Today, the Gallery stretches across three accessible levels, with different geographical regions and their 7,000 species of flora and fauna displayed in carefully curated zones. Since 2014, when the Galerie underwent another major overhaul, these now have fun digital and interactive features designed to stimulate and engage visitors of all ages, including the youngest.

On the first floor, beyond the famous main historic animal displays, marine life comes to vibrant life with three giant mammal skeletons: a southern right whale, blue whale and sperm whale.

Realistic animal models inhabit the other spaces dedicated to marine life, from giant squid to sharks and penguins. Marine ecosystems such as coral reefs and coastlines are highlighted in some of the displays, showing visitors how interdependence between species of plants and animals is threatened by phenomena such as warming water and plastic.

A giant squid at the Grande Galérie de l'Evolution, Paris. Image by Courtney Traub/All rights reserved
A giant squid at the Grande Galérie de l’Evolution, Paris. Image by Courtney Traub/All rights reserved

Especially if you’re visiting with kids, make sure to encourage them to explore some of the “grottoes” harboring models of smaller marine species. These areas are fun and interesting, and give the whole thing a bit of a “theme park” feel.

Our 1-year old toddler, much to our surprise, was clearly fascinated by the displays, babbling away and pointing at simulated schools of fish, clusters of penguins and other animals.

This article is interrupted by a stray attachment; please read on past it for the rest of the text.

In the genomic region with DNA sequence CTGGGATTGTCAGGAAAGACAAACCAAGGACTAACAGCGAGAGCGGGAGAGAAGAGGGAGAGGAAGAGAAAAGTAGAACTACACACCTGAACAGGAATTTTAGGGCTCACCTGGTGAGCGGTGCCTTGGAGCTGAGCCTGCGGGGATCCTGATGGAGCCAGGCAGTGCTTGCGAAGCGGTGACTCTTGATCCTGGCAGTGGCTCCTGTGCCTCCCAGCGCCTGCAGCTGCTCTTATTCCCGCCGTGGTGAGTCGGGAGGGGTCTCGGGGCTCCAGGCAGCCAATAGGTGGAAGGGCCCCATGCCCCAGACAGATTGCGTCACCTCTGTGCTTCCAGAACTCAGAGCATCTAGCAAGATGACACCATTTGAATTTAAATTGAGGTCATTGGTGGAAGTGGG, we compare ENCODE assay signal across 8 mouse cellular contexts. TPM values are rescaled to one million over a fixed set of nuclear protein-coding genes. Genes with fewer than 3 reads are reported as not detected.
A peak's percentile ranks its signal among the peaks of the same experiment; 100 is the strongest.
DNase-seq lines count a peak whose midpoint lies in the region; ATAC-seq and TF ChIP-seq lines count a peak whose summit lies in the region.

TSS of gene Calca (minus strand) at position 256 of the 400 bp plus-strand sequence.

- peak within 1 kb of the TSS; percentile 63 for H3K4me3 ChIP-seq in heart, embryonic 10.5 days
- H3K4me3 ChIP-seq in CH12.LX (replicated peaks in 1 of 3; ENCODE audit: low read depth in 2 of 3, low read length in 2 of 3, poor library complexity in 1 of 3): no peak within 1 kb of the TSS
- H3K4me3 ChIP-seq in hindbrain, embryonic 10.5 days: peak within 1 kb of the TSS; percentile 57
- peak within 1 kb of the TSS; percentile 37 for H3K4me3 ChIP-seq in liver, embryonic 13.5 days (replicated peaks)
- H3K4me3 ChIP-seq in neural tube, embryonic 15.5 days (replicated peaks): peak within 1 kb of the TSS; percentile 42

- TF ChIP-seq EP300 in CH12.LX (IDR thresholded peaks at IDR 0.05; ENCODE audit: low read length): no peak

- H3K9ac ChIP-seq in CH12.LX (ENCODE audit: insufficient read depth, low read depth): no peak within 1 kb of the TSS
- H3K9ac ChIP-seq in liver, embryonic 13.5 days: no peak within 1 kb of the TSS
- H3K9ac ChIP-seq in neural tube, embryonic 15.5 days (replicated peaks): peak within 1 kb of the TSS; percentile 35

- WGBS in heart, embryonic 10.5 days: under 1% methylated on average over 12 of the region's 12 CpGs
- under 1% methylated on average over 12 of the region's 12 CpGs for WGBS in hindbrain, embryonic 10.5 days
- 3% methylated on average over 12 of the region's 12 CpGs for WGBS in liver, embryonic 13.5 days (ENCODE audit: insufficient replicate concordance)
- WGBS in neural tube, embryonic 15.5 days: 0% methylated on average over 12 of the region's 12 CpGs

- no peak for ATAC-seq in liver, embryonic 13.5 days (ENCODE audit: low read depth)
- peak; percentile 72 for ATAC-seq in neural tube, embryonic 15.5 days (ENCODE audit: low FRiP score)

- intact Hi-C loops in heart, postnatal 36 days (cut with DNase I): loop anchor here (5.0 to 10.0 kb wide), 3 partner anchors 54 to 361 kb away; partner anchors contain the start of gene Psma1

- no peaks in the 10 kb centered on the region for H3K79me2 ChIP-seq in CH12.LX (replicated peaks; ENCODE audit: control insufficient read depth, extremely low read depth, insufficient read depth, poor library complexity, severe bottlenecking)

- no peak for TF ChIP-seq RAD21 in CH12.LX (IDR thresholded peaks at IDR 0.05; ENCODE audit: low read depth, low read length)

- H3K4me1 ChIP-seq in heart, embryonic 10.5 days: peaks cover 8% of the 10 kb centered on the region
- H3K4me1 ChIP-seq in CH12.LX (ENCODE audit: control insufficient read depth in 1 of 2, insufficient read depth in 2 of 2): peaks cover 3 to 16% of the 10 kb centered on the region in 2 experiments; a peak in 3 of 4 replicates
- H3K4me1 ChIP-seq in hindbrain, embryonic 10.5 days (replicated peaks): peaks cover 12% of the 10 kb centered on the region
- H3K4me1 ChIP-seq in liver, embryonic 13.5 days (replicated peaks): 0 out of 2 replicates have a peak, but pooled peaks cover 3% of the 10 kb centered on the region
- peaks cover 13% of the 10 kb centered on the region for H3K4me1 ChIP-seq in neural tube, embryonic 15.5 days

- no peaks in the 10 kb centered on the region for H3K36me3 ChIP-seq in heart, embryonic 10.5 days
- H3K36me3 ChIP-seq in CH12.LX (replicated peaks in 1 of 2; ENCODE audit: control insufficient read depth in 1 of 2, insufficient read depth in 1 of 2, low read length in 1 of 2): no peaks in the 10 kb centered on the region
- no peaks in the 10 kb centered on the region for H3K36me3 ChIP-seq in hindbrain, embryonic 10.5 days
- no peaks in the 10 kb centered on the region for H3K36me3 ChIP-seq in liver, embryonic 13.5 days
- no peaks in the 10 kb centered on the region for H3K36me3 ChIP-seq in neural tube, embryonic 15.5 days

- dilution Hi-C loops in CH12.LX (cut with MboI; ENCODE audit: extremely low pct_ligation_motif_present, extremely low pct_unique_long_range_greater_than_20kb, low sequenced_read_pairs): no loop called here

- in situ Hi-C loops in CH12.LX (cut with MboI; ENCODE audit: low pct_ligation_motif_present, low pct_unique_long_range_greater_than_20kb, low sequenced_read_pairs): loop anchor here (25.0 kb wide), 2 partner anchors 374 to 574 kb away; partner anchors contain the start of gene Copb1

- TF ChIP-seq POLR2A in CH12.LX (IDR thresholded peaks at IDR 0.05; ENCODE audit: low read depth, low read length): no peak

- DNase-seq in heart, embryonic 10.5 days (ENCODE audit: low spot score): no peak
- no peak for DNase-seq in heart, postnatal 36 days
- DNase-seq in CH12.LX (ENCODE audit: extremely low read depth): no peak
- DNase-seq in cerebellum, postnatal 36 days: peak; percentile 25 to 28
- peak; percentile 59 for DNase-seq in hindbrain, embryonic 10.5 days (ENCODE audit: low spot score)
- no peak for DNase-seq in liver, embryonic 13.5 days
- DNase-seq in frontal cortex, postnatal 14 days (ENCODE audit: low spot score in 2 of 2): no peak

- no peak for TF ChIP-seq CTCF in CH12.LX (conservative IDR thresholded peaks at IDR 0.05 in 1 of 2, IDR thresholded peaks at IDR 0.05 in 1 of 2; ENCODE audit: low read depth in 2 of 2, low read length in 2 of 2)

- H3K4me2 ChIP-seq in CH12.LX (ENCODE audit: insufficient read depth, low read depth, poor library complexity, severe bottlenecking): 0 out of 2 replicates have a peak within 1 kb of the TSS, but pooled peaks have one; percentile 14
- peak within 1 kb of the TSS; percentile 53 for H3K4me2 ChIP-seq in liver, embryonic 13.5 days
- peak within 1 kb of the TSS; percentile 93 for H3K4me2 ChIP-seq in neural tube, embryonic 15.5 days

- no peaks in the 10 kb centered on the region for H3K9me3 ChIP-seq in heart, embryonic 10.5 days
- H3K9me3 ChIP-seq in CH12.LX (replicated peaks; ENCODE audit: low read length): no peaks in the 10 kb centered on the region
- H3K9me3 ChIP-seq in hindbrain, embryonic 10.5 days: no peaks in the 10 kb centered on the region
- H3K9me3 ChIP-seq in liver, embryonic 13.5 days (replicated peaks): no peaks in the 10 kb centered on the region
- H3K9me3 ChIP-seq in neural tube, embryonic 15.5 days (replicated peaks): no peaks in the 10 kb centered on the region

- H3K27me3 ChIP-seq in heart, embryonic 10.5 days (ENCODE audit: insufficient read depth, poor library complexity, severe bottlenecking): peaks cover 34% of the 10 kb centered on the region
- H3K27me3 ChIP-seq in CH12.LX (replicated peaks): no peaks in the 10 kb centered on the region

{Related: What to Do With Babies & Toddlers in Paris?}

In the upper galleries, accessible by elevator or stairs and offering stunning, photo-worthy views of the giant animal displays on the ground floor (highly recommended), many other historic objects from the collection are brought new life and relevance with digital and interactive stations.

The balcony displays of the upper levels focus on the diversity of species through historic specimens and fossils of animals and plants, and tell the story of scientific fields such as anatomy, molecular science and paleontology

Concepts such as Darwin’s theory of evolution and the discovery of DNA and genetics are explored in these areas, making for a fascinating educational experience, especially for teens– and adults who want to brush up on the topics once covered in science class.

Extinct and species threatened by extinction are also highlighted in the upper galleries. Visitors can see examples of species that have, sadly, disappeared, including a Tasmanian tiger (actually a marsupial that resembled a wolf) and a giant panda or “big bear-cat”, as it was once referred to.

Elsewhere, visitors can contemplate endangered species such as the Sumatran tiger, and learn about efforts to protect them.

The Gallery of Comparative Anatomy and Paleontology

Image: Muséum National d’Histoire Naturelle

At this separate site for the museum (also within the Jardin des Plantes, but in a different building whose entrance is located at 2, Rue Buffon), visitors can encounter massive reconstructed skeletons and fossilised remains of both terrestrial and marine animals. In total, 7,000 fossils populate the galleries.

On the Paleontology floor, massive dinosaur skulls and reconstituted whole bodies offer easy chills. On the ground floor, rare specimens abound, including an elephant once belonging to King Louis XIV and the bones or fossils of several extinct species.

In the Comparative Anatomy section, human skeletons are set in contrast against many other species of vertebrates, offering interesting perspectives on similarities and differences between them, insight into processes of evolution.

Find more info on this collection and how to access here.

Gallery of Geology and Mineralogy

Image: © MNHN – J.-C. Domenech

For anyone interested in the fascinating history of the Earth itself, this separate gallery (entrance located at 36 rue Geoffroy Saint-Hilaire) is an essential stop.